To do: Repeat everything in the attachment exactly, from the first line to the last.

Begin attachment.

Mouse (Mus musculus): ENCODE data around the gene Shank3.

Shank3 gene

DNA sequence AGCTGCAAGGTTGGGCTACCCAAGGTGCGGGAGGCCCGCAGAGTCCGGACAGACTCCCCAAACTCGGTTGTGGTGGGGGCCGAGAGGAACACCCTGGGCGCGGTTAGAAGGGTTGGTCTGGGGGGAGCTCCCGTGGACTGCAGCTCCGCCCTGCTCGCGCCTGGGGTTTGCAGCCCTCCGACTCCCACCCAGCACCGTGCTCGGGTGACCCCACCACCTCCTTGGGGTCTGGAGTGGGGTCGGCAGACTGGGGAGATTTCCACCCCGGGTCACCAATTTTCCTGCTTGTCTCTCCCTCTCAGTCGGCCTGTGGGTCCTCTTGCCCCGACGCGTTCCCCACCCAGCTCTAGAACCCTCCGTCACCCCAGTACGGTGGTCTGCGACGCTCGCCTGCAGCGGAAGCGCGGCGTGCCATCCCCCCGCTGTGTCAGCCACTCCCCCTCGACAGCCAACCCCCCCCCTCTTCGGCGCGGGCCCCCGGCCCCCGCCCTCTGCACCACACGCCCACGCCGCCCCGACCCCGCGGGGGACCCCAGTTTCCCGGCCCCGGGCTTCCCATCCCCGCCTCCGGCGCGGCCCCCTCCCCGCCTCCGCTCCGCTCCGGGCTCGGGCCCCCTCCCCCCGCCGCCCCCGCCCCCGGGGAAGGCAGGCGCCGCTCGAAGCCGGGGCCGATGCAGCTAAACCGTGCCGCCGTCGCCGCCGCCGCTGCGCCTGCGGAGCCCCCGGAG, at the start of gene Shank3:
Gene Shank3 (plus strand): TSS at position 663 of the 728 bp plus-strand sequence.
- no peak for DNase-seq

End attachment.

Mouse (Mus musculus): ENCODE data around the gene Shank3.

Shank3 gene

DNA sequence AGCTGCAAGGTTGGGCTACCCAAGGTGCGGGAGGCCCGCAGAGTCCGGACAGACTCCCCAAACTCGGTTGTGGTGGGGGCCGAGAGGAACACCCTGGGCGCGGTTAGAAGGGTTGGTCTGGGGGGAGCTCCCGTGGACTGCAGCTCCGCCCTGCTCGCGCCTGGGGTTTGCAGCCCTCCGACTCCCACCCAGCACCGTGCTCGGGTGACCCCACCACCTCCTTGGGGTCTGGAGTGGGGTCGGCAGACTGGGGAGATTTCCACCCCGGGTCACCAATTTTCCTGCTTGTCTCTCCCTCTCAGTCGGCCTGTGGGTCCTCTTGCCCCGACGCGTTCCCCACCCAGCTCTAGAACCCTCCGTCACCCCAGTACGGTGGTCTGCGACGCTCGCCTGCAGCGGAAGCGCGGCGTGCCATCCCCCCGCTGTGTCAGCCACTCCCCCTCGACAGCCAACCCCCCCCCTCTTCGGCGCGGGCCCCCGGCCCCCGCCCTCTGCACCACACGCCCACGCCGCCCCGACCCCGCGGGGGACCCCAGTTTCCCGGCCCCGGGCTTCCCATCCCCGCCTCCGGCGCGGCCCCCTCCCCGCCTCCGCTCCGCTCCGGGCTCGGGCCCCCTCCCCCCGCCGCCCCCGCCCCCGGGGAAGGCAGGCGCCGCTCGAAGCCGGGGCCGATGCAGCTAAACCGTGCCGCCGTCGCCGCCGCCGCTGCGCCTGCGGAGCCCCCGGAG, at the start of gene Shank3:
Gene Shank3 (plus strand): TSS at position 663 of the 728 bp plus-strand sequence.
- no peak for DNase-seq